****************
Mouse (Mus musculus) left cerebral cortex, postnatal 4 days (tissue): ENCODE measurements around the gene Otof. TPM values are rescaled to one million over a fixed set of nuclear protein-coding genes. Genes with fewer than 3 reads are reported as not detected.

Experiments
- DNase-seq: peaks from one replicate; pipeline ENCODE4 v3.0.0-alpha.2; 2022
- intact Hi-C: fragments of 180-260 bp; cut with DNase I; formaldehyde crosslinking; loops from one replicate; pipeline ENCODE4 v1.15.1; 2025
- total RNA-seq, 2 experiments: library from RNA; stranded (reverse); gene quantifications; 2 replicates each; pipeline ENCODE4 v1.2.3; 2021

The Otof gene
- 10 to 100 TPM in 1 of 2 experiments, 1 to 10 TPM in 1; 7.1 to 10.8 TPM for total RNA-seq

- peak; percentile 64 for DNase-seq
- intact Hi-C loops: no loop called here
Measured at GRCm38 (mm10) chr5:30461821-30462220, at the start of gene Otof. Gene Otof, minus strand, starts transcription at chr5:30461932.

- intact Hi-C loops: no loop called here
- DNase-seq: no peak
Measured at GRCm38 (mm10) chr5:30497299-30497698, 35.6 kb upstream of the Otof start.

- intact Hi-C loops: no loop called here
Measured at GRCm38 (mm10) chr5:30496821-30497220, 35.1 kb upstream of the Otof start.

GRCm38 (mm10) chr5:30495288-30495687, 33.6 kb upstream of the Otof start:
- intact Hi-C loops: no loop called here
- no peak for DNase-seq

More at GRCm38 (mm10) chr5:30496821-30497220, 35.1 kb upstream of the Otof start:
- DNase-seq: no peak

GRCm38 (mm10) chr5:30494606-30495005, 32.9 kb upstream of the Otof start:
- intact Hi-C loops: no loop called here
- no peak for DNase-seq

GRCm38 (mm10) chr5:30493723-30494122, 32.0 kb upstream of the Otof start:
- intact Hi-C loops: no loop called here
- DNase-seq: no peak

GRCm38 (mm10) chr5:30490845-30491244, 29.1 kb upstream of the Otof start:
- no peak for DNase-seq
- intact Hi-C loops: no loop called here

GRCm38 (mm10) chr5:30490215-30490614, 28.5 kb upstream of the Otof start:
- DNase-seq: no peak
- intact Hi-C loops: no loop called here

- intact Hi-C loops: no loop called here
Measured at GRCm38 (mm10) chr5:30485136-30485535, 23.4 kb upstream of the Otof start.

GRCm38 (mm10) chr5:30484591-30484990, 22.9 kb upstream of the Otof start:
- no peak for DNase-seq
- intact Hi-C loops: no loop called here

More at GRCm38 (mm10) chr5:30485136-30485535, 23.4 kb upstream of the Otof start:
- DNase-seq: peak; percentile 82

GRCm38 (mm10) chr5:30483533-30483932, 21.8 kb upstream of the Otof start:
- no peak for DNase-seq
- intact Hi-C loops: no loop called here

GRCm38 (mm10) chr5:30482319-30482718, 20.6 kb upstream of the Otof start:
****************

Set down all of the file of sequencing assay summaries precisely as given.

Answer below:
Mouse (Mus musculus) left cerebral cortex, postnatal 4 days (tissue): ENCODE measurements around the gene Otof. TPM values are rescaled to one million over a fixed set of nuclear protein-coding genes. Genes with fewer than 3 reads are reported as not detected.

Experiments
- DNase-seq: peaks from one replicate; pipeline ENCODE4 v3.0.0-alpha.2; 2022
- intact Hi-C: fragments of 180-260 bp; cut with DNase I; formaldehyde crosslinking; loops from one replicate; pipeline ENCODE4 v1.15.1; 2025
- total RNA-seq, 2 experiments: library from RNA; stranded (reverse); gene quantifications; 2 replicates each; pipeline ENCODE4 v1.2.3; 2021

The Otof gene
- 10 to 100 TPM in 1 of 2 experiments, 1 to 10 TPM in 1; 7.1 to 10.8 TPM for total RNA-seq

- peak; percentile 64 for DNase-seq
- intact Hi-C loops: no loop called here
Measured at GRCm38 (mm10) chr5:30461821-30462220, at the start of gene Otof. Gene Otof, minus strand, starts transcription at chr5:30461932.

- intact Hi-C loops: no loop called here
- DNase-seq: no peak
Measured at GRCm38 (mm10) chr5:30497299-30497698, 35.6 kb upstream of the Otof start.

- intact Hi-C loops: no loop called here
Measured at GRCm38 (mm10) chr5:30496821-30497220, 35.1 kb upstream of the Otof start.

GRCm38 (mm10) chr5:30495288-30495687, 33.6 kb upstream of the Otof start:
- intact Hi-C loops: no loop called here
- no peak for DNase-seq

More at GRCm38 (mm10) chr5:30496821-30497220, 35.1 kb upstream of the Otof start:
- DNase-seq: no peak

GRCm38 (mm10) chr5:30494606-30495005, 32.9 kb upstream of the Otof start:
- intact Hi-C loops: no loop called here
- no peak for DNase-seq

GRCm38 (mm10) chr5:30493723-30494122, 32.0 kb upstream of the Otof start:
- intact Hi-C loops: no loop called here
- DNase-seq: no peak

GRCm38 (mm10) chr5:30490845-30491244, 29.1 kb upstream of the Otof start:
- no peak for DNase-seq
- intact Hi-C loops: no loop called here

GRCm38 (mm10) chr5:30490215-30490614, 28.5 kb upstream of the Otof start:
- DNase-seq: no peak
- intact Hi-C loops: no loop called here

- intact Hi-C loops: no loop called here
Measured at GRCm38 (mm10) chr5:30485136-30485535, 23.4 kb upstream of the Otof start.

GRCm38 (mm10) chr5:30484591-30484990, 22.9 kb upstream of the Otof start:
- no peak for DNase-seq
- intact Hi-C loops: no loop called here

More at GRCm38 (mm10) chr5:30485136-30485535, 23.4 kb upstream of the Otof start:
- DNase-seq: peak; percentile 82

GRCm38 (mm10) chr5:30483533-30483932, 21.8 kb upstream of the Otof start:
- no peak for DNase-seq
- intact Hi-C loops: no loop called here

GRCm38 (mm10) chr5:30482319-30482718, 20.6 kb upstream of the Otof start: